By CASEY CROUCHER
Recorder News Staff
Twenty-two years ago, Bob Martin was inspired to construct Sassafras Park, a wooden playground on Henrietta Boulevard in Amsterdam.
And on Saturday morning he was inspired to help restore the park to its original beauty.
"We had 2,500 volunteers originally help build this playground," Martin said. "We built it in five days. We started on a Wednesday and had the whole thing done by Sunday. It really got the whole community involved and it was nice to see."
Martin said the playground is still in decent shape 22 years later; however, there were some safety issues that needed to be resolved, some caused by vandalism, loose screws and weathered wood that needed sanding.
"Our main goal today is to preserve the park and make it safe to use," he said.
Lory Cameron, a concerned resident, said she brings her daughter to the playground regularly but was concerned that the park wasn't safe enough.
Cameron spearheaded the rehabilitation project when she went to the city's Recreation Department addressing the issues.
"I grew up playing on this playground; I saw the pride people in this city had for this park," Cameron said, "but that pride is gone. I want my daughter to have what I had -- a safe, clean, fun environment."
Mayor Ann Thane said the work accomplished by roughly 30 volunteers is something to take pride in.
"We've really gotten a lot done with this park. It just looks fantastic," she said. "It looks fun and inviting and that's what we want in our city."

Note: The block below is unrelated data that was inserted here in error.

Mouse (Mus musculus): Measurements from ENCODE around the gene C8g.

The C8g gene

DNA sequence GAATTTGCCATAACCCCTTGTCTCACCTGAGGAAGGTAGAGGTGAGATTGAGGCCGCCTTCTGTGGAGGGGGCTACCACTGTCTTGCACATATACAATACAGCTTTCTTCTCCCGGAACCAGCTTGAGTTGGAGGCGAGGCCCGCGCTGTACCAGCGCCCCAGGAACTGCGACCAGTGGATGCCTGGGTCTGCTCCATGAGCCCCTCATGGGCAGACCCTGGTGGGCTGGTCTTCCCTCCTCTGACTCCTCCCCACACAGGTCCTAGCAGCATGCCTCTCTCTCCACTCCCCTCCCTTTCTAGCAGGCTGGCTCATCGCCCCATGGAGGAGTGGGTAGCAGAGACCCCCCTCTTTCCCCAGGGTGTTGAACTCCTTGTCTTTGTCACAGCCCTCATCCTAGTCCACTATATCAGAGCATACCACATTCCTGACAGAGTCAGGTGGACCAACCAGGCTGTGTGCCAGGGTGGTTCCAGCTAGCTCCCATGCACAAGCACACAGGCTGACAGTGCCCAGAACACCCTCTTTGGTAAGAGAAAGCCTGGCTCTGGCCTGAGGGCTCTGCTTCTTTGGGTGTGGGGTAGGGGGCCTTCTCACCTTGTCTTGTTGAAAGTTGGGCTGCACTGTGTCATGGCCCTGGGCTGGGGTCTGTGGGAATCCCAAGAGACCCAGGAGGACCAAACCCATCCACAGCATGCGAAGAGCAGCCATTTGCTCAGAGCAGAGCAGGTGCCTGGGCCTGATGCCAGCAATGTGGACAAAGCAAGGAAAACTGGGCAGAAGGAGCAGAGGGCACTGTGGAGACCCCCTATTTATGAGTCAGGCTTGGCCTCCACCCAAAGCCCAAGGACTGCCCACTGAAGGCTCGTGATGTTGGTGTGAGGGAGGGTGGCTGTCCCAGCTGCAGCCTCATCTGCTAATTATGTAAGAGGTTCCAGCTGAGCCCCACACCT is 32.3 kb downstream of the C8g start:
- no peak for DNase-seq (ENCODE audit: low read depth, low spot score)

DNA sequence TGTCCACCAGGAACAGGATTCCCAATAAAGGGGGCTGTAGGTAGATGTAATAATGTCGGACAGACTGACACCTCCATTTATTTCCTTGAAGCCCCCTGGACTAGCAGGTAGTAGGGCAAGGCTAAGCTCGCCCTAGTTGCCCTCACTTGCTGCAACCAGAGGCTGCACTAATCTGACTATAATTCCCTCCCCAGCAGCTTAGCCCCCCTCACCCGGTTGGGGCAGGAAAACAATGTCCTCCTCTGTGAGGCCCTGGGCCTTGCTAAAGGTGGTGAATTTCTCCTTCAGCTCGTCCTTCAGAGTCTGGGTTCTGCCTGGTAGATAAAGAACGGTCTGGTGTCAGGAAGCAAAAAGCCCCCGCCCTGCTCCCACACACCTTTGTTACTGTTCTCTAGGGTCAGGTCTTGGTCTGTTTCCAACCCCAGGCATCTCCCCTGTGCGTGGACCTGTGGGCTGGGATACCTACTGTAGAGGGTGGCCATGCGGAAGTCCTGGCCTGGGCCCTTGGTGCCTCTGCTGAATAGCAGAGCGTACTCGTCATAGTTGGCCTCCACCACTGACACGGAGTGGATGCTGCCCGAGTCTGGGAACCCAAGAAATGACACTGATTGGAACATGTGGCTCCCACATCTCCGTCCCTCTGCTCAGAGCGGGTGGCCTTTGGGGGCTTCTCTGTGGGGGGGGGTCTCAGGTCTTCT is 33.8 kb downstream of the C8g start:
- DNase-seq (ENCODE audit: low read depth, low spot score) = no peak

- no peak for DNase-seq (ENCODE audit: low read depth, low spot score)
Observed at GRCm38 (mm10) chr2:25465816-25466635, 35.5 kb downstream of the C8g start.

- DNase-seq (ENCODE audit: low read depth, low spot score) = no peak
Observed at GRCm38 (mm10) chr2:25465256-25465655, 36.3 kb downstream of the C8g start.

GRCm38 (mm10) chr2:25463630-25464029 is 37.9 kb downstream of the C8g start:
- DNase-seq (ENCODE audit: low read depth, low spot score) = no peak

Saturday's volunteers spent the majority of the morning sanding the wooden playground, painting some of the equipment, tightening loose screws, hammering nails and cleaning up the grounds.
Prior to Saturday the Recreation Department replaced swings, repaired vandalized equipment, and power washed the playground.
Thane said the last step of the process will be later this week when volunteers stain the wood.
"This playground will fill back up again with kids in no time after everything is done," she said.
Martin said he lives near the park and he usually hears the sounds of children playing there, but he also hopes the facelift will attract more people as it once did.
As for Lexie Tambasco and Gemma Liverio, they still visit the park despite the fact they're now in high school.
"We live in the neighborhood," Tambasco said, "and my parents helped build this park so I visit it regularly. I want to see more people here like it used to be when I was little."
"Yeah, I think cleaning it up and making everything look better will bring more kids here," Liverio said. "This is an important park in the city because people built this all together at one point and it's nice cleaning it up now."